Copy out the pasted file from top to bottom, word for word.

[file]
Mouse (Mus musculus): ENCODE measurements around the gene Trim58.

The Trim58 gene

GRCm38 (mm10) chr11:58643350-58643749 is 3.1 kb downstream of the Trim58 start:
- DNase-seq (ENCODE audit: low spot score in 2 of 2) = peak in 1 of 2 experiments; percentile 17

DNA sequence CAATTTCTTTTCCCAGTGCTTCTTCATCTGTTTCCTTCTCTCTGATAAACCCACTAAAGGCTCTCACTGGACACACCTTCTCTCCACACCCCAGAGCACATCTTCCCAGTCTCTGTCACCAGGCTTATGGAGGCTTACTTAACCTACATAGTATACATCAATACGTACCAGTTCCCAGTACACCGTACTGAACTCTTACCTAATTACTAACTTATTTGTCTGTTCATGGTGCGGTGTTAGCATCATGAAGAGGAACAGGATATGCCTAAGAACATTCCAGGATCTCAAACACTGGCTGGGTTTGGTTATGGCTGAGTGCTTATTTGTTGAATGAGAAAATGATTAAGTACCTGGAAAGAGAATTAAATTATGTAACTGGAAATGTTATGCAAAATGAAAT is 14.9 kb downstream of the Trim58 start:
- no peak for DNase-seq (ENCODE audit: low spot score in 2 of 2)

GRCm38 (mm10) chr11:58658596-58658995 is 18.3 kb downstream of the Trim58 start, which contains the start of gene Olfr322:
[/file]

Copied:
Mouse (Mus musculus): ENCODE measurements around the gene Trim58.

The Trim58 gene

GRCm38 (mm10) chr11:58643350-58643749 is 3.1 kb downstream of the Trim58 start:
- DNase-seq (ENCODE audit: low spot score in 2 of 2) = peak in 1 of 2 experiments; percentile 17

DNA sequence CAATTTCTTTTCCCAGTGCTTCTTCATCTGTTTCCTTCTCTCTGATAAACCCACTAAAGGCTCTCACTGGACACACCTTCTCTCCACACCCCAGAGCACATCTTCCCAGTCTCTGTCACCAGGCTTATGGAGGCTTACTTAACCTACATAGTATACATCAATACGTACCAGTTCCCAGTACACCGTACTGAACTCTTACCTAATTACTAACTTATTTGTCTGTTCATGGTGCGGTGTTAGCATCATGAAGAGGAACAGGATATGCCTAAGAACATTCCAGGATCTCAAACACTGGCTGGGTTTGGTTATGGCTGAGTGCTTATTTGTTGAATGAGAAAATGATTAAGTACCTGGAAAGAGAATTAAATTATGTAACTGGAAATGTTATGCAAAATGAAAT is 14.9 kb downstream of the Trim58 start:
- no peak for DNase-seq (ENCODE audit: low spot score in 2 of 2)

GRCm38 (mm10) chr11:58658596-58658995 is 18.3 kb downstream of the Trim58 start, which contains the start of gene Olfr322: